The fifth installment of Phoenix Playlist Picks — a series of monthly articles where Phoenix editors make Spotify playlists of the best new music each month and then select some of their favorites to write about — focuses on December’s new releases.
This month’s playlist brings listeners back to live shows with Jake Ewald’s dialogues on Slaughter Beach, Dog’s surprise Christmas Eve release, while Kid Cudi’s highly anticipated third installment of his “Man On the Moon” series makes them miss screaming along to songs in person.
Slaughter Beach, Dog – “At the Moonbase”
In a seemingly never-ending line of “one-upping” himself, Jake Ewald has created yet another masterpiece with Slaughter Beach, Dog’s end-of-year surprise album “At the Moonbase.”
This album is no exception to Ewald’s consistency, holding storytelling and sonic environments above all else. Often in a Billy Joel-esque way, he holds the ability to worldbuild — creating fleshed-out characters and worlds in five minutes or less.
Its greatness doesn’t just rely on Ewald’s greatest hits though. The saxophone peppered throughout the album is a refreshing addition and adds even more depth to the experience that veteran listeners may already be accustomed to.
It’s a shame the album dropped Dec. 23 because it likely would’ve made it onto quite a few year-end lists. However, if Ewald continues on this trajectory, it’s only a matter of time before Slaughter Beach, Dog gets the same critical and awards reception Phoebe Bridgers received this year.
Kid Cudi – “Man on the Moon III: The Chosen”
The third act in Kid Cudi’s series of vulnerability-driven epics couldn’t have come at a better time — the shortened days of winter are no help to an already emotionally spent populace, though “Man On The Moon III: The Chosen” offers them a bit of catharsis.
Even as Cudi runs through the darker songs of the album, the backing instrumentation and production keep the album from ever falling too deep into despair. The contrasts in the lyrics and sound make for a diverse range of emotions throughout the album, and even saves it from flatlining at times.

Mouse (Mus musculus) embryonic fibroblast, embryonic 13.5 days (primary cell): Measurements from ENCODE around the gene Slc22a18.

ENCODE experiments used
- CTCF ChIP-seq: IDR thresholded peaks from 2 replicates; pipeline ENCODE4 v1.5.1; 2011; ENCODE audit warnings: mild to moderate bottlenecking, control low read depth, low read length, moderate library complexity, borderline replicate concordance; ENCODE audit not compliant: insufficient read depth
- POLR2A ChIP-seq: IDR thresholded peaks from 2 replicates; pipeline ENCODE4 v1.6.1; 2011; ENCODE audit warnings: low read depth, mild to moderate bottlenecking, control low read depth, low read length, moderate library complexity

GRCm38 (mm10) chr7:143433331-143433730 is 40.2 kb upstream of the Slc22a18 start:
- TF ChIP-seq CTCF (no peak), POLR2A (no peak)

Incredibly, Cudi is consistently at the helm on the 18-song project. Unlike Big Sean’s “Detroit 2,” which was largely carried by its features, “Man On the Moon III” is always driven by the veteran artist. Guests only temporarily take control and fit seamlessly within the album’s tracks.
While the album has bleak stretches, it ultimately ends triumphantly. “Never lose hope, if you don’t, you’ll be golden / Always keep your family close, keep your heart open,” Cudi sings on the album’s penultimate track, giving listeners who find themselves relating to the heavier lyrics a brightness at the end of the tunnel — a much needed end to an album that might feel like a therapy session.
Eddie Vedder – “Matter of Time”
Acoustic, “at home” performances may have become more popular since March ended live performances indefinitely, but Eddie Vedder manages to bring a fresh and emotional take on the fledgling genre of releases with his extended play (EP) “Matter of Time.”
Vedder expanded the two songs he released in November with three “at home” recordings, including his rendition of Bruce Springsteen’s “Growin’ Up.”
In staying true to the rough, stripped down feel, Vedder doesn’t censor mistakes and isn’t afraid to break from the guided track of a song’s recorded version, which only adds to the character of the new additions.
“Just Breathe” is a particularly pungent tune to rehash at the moment due to its reflective nature, specifically when it comes to the themes of life and death. “As we sit alone / I know someday we must go,” Vedder sings on the track, the context of the pandemic mixed with the added imperfections in Vedder’s voice making it particularly pungent.